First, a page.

I sat in a home on a farm in Zimbabwe a few years after Robert Mugabe became President of that beautiful country. The family tearfully recounted how a year earlier thugs had burst into their home, demanding they hand over their farm. When they refused, their father was shot dead.
It wasn't an unusual occurrence. Mugabe inflamed tribal dissension and his Shona people were drunk with power.
The family were unable to sell their property immediately despite it being highly productive. They were part of a group - the Zimbabwe Farmers Union, buying white-owned farms for settling young black, university trained, farm cadets attempting to rectify the imbalance of black/white farm ownership – an initiative that failed, simply because it was driven by white farmers.
The recent death of Mugabe reminded us what an evil tyrant he was, a merciless dictator who enriched himself and his family at the expense of his people.
Mugabe's legacy is mob rule more brutal than anything Zimbabwe had experienced during the conquest by British imperialist Cecil Rhodes a century earlier. Mugabe turned his spite on the Ndebele minority in the province of Matabeleland. The Ndebele, 25 per cent of Zimbabwe's population, were supporters of Joshua Nkomo, the leader of an opposition party. At least 25,000 were slaughtered using North Korean trained soldiers who raped and butchered their way through the country. Many were shot dead after being forced to dig their own graves.
Mugabe was not simply another tin-pot, African dictator. He was a sociopath who had no scruples, holding power by murdering, torturing, theft, starvation — he had no objection to any of them. He declared he was "Hitler, tenfold". Rape was a favoured tool to retain control. The stories were unthinkably cruel and vicious.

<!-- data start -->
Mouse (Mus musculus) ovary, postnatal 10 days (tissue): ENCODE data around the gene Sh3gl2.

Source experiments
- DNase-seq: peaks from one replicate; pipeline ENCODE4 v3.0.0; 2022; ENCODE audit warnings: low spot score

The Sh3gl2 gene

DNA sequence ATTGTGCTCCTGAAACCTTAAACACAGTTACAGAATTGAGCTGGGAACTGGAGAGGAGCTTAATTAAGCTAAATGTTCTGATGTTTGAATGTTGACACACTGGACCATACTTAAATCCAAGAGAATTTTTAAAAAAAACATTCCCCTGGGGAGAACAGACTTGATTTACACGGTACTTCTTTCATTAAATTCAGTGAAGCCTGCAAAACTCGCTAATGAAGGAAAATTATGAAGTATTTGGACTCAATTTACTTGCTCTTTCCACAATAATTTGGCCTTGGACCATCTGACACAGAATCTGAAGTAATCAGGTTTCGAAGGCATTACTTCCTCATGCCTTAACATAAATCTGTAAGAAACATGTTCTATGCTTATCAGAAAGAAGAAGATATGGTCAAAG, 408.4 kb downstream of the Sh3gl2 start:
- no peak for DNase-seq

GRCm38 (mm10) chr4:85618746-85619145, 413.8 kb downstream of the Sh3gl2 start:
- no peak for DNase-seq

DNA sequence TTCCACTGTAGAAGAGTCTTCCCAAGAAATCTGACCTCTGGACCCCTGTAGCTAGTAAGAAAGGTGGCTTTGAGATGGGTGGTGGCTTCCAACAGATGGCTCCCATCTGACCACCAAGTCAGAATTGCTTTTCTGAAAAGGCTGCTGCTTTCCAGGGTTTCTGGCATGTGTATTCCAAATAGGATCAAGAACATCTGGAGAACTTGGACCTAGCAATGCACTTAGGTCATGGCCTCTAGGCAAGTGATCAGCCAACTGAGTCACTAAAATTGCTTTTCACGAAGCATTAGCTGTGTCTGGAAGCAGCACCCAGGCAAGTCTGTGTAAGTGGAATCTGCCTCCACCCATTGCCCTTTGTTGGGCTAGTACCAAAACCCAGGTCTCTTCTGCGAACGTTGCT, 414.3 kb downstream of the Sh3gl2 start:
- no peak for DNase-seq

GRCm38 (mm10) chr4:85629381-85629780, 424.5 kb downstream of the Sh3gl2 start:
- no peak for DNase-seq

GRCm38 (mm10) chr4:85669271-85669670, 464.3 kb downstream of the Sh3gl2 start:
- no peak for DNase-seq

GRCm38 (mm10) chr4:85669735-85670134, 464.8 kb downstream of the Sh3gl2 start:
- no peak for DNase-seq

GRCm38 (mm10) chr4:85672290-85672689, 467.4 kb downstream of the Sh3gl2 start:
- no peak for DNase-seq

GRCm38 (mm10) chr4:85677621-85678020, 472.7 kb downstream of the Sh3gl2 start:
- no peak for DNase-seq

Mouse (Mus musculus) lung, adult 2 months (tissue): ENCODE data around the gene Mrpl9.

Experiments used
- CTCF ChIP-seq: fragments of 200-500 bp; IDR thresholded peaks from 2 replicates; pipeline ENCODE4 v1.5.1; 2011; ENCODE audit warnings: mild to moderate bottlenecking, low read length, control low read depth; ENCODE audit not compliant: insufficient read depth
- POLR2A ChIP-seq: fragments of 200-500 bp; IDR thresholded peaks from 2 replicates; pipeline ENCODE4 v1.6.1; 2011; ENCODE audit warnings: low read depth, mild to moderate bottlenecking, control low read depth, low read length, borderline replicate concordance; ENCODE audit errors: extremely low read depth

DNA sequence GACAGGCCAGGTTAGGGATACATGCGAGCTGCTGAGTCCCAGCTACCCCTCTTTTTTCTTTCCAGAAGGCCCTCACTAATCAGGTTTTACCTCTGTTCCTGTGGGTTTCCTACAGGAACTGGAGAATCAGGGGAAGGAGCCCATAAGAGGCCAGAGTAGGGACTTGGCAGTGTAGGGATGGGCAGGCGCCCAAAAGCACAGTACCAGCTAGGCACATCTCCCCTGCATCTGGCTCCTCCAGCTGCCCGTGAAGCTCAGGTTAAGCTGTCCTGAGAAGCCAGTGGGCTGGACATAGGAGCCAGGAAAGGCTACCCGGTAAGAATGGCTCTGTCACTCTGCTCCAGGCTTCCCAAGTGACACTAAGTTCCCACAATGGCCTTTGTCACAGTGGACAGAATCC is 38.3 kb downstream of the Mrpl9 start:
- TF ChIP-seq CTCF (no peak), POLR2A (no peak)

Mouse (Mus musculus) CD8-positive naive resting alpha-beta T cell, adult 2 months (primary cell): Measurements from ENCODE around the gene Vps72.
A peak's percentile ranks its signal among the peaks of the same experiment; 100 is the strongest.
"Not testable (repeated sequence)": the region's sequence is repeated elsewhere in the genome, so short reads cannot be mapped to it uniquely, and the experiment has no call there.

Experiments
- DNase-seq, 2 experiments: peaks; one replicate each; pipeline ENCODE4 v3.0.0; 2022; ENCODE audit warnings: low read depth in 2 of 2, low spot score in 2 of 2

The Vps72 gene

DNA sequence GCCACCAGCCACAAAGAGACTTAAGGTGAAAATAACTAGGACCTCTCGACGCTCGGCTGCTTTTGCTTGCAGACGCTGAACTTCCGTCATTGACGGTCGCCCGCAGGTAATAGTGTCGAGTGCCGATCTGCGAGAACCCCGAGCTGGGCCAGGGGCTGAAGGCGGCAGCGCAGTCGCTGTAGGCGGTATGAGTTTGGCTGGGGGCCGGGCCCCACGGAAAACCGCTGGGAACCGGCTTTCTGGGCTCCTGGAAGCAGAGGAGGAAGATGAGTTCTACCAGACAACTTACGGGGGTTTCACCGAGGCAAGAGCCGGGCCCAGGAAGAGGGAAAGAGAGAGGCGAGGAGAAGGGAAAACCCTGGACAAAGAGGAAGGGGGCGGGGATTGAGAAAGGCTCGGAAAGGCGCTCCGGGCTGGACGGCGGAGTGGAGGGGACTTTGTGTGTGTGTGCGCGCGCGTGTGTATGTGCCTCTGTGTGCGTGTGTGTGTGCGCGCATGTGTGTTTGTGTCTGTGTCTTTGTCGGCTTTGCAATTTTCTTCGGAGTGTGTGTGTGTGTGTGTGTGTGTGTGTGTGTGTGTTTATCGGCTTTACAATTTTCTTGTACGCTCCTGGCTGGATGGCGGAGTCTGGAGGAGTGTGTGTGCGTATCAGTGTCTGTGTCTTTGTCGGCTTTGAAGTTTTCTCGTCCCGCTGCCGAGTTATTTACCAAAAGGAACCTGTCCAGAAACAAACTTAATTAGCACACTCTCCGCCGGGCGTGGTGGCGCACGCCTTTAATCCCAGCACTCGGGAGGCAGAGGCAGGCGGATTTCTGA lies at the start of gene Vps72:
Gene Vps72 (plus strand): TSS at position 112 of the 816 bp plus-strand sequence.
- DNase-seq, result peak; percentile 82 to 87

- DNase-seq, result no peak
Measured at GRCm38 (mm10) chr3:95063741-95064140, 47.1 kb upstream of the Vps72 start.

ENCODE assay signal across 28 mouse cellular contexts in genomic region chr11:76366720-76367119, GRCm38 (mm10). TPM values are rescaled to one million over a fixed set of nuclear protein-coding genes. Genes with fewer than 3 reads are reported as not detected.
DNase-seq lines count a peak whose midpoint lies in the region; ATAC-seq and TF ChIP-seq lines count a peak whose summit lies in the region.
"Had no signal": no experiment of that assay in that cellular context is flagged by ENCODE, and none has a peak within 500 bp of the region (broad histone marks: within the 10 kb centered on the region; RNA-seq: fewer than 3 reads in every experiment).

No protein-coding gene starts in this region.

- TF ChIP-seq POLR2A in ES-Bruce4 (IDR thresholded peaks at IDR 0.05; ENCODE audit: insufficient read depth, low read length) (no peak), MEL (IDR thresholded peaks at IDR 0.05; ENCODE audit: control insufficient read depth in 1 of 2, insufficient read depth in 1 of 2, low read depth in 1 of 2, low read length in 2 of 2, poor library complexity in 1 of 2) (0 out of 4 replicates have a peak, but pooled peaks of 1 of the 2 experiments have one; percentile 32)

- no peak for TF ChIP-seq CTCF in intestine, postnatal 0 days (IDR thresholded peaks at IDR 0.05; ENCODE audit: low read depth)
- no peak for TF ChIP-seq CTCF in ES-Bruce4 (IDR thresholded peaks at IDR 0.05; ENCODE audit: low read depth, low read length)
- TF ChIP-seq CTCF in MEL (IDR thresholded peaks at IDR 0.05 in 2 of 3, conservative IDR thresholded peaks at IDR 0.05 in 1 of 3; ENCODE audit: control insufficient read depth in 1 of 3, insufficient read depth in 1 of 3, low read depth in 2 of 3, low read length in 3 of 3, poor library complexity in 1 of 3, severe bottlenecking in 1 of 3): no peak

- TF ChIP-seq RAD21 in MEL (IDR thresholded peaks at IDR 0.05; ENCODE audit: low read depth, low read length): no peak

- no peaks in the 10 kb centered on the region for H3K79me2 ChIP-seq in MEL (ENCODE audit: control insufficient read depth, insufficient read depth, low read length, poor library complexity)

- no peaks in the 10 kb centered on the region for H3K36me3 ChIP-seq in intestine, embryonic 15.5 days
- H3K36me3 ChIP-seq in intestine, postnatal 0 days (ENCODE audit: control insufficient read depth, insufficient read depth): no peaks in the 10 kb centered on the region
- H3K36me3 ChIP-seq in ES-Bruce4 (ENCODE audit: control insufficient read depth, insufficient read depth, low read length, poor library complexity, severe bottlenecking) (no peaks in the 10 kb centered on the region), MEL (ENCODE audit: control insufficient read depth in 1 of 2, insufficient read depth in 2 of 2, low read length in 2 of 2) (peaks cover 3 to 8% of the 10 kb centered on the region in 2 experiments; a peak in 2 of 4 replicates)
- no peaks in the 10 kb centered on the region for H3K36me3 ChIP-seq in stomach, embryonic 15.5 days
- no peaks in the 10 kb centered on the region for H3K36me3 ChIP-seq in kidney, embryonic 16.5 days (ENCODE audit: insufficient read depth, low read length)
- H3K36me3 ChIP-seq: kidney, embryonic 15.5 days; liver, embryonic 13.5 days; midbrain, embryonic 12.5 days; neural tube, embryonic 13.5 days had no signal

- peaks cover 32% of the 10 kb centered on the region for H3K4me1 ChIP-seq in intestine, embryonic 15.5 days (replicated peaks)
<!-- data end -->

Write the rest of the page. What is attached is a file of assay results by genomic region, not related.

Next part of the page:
In 2002, journalist Christina Lamb, working for the Telegraph, wrote on the punishment meted out to "Dora", a 12-year-old whose father had made the mistake of voting for a party other than Mugabe's.
"The game we are about to play needs music," the Zimbabwean police constable said to the 12-year-old girl. For four hours the girl's mother and sisters, aged 9 and 7, were
forced to chant praises to Robert Mugabe and watch Dora being gang-raped by five "war
veterans" and the policeman.
"Every time they stopped singing the rapists beat them with shamboks," said Dora, crying
and clenching her hands as she recalled the ordeal happening behind her family hut. "They kept thrusting themselves into me over and over again, saying, 'This is the punishment for those who want to sell this country to Tony Blair and the whites.' When they had finished it hurt so much I couldn't walk."
Dora was raped because her father supported the opposition Movement for Democratic
Change. He was not a party official, just a simple carpenter who had mistakenly believed that he lived in a country where he could vote for whom he liked.
The world looked away. The country became a banana republic where bread, if it could be found, cost millions of local dollars. Inflation hit billions of per cent and Mugabe's ZANU-PF - hand-picked family members and grovelling sycophants, struggled to control their economy.
A once beautiful country, the bread basket of central Africa had become a hell hole. As whites were evicted, food production collapsed. The banking sector also collapsed and unemployment rose to 80 per cent. Black markets thrived. The poor starved to death.
Meanwhile, Mrs Mugabe travelled to Paris, shopping for Gucci items to add to her oversized wardrobe.
When Mugabe took power in 1980, he said, "If yesterday I fought as an enemy, today you have become a friend and ally with the same national interest, loyalty, rights and duties as myself."
Zimbabwe, he pledged, would embrace democratic tolerance. He quickly turned his back on such rhetoric. He was a vile racist, he considered the Jews the source of their economic woes, and he labelled homosexuals "lower than pigs and dogs". His treatment of whites was horrific but he was more brutal towards other tribes. Mugabe didn't care. His atrocities were conducted openly. The world knew but failed to act, relying on a few sanctions that had little impact.
Even when he was overthrown he was allowed to live comfortably and enjoyed special treatment in a Singaporean hospital until his death last Friday.
Now living in Australia, the family who saw their father shot in his home by power-drunk
executioners will close off the horrifying chapter in their lives and hope for better days back in their beloved Zimbabwe.
• Owen Jennings is a former president of Federated Farmers and was an Act Party MP from 1996 to 2002